The Pratt & Whitney PW1500G turbofan engine will incorporate parts produced by laser powder bed additive manufacturing (including direct metal laser sintering), as well as metal injection molding and electron beam melting.

Pratt & Whitney to Deliver Industry’s First In-Service AM Parts

April 2, 2015
PW1500G engines for Bombardier will have compressor stators and synch ring brackets produced by additive manufacturing +100,000 prototype parts Vertically integrated additive manufacturing Lead-time savings, weight reductions

Pratt & Whitney is set to deliver the first of its full-series production PurePower® PW1500G engines to Bombardier this year, engines it noted will be the first to feature entry-into-service jet engine parts produced by additive manufacturing.

The aircraft engine builder has been engaged in additive manufacturing efforts for over two decades, and claims to have produced more than 100,000 prototype parts via additive processes. Still, it noted the compressor stators and synch ring brackets produced for the PW1500G will be the first produced via additive manufacturing technology directly for finished commercial application.

The PW1500G is a high-bypass, geared turbofan engine selected by Bombardier as the exclusive power source for its C-Series twin-engine jets.

"Additive manufacturing offers significant benefits to the production of jet engines," said Lynn Gambill, chief engineer, Manufacturing Engineering and Global Services at Pratt & Whitney. "We have engine-tested components produced through additive manufacturing in the PW1500G."

Additive manufacturing is a description for various technologies that converts CAD-derived data into three-dimensional parts. Layered deposition, or 3D printing, is one approach. Laser sintering is another. The parts produced by additive manufacturing often achieve geometric dimensions that casting, forging, or machining cannot accomplish.

The PurePower engine family parts will be the first produced using 3D printing powder bed additive manufacturing.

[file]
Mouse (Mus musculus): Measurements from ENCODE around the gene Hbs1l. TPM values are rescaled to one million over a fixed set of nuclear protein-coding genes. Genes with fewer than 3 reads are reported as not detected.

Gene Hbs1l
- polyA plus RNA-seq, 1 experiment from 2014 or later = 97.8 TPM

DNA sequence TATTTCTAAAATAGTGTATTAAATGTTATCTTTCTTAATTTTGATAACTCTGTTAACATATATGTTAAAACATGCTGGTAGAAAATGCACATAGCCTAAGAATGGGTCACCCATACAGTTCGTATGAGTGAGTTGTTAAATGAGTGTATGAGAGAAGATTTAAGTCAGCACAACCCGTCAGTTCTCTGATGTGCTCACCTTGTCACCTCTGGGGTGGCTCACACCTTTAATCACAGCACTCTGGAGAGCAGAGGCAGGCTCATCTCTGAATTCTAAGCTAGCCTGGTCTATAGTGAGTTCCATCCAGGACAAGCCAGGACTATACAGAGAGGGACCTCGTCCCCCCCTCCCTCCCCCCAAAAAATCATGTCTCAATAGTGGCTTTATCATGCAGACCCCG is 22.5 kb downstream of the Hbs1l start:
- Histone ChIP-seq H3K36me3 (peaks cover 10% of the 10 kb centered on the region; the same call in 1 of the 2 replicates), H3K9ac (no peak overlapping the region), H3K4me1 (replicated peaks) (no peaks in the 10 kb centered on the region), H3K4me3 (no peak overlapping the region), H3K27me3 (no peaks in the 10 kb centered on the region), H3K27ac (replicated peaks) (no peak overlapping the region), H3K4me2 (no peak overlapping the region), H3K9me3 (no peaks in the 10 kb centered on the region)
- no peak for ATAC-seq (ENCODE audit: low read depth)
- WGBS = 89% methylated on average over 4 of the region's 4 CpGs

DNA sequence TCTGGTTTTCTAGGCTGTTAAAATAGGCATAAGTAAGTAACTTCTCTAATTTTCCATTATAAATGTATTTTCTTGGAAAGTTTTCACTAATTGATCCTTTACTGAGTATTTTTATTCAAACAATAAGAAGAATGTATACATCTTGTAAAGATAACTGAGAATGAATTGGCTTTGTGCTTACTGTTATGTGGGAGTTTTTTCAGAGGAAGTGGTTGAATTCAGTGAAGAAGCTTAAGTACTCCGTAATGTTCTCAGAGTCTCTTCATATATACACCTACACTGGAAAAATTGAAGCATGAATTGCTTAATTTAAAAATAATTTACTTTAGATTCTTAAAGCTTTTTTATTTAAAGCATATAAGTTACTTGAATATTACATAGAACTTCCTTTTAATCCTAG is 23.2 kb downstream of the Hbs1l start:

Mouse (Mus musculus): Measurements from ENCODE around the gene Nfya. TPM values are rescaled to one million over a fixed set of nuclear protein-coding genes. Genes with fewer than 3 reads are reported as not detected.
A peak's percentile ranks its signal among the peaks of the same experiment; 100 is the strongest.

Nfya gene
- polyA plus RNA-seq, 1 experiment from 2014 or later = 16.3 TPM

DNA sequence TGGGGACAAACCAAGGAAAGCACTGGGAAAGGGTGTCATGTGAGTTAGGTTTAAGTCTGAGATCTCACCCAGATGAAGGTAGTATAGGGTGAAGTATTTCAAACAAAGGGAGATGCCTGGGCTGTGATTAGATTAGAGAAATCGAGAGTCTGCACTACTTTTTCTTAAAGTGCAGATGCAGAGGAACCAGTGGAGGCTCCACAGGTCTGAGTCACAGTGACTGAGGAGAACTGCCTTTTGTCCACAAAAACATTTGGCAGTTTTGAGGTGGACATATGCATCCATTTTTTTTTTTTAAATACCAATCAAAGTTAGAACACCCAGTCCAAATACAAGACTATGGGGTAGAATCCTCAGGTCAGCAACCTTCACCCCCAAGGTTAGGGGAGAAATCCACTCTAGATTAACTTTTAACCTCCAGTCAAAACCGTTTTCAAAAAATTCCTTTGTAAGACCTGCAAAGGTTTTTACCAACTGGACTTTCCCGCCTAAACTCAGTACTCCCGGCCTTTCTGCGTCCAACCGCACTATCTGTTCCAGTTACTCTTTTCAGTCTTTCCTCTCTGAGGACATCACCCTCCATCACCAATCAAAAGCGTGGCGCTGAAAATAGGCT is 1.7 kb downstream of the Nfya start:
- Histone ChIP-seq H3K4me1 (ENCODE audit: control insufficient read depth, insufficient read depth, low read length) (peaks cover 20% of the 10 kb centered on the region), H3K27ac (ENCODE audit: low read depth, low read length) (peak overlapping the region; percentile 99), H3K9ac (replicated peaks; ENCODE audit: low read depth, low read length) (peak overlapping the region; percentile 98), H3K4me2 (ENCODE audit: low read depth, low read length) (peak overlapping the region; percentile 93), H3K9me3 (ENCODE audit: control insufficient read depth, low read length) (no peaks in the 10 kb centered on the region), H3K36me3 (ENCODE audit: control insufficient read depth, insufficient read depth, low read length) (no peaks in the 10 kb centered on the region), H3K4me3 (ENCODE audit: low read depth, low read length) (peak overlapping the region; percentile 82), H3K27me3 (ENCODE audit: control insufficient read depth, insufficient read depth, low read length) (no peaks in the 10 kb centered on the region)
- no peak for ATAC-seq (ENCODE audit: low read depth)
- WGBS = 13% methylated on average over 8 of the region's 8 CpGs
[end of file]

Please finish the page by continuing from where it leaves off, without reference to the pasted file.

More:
Other manufacturing technologies used to produce PurePower engine parts include metal injection molding, electron beam melting and laser powder bed fusion, including direct metal laser sintering (a frequently used additive manufacturing process.)

"Pratt & Whitney has been working with additive manufacturing since the 1980s, and we are looking forward to our upcoming milestone, when the first production PurePower PW1500G engines with parts produced through additive manufacturing will be delivered," stated Tom Prete, Engineering vice president.

"We are a vertically integrated additive manufacturing producer with our own metal powder source and the printers necessary to create parts using this innovative technology,” Prete continued. “As a technology leader, we are intrigued by the potential of additive manufacturing to support our suite of technologies and benefits to customers and the global aerospace industry."

In its production tests, the engine builder has said it has accomplished lead-time savings up to 15 months and up to 50% weight reduction (compared to conventional manufacturing processes) for a single part.

In addition, Pratt & Whitney and the University of Connecticut are collaborating to research and develop powder bed additive manufacturing. The Pratt & Whitney Additive Manufacturing Innovation Center has more than $4.5 million invested to advance Pratt & Whitney's additive manufacturing capabilities while providing educational opportunities for future manufacturing engineers.

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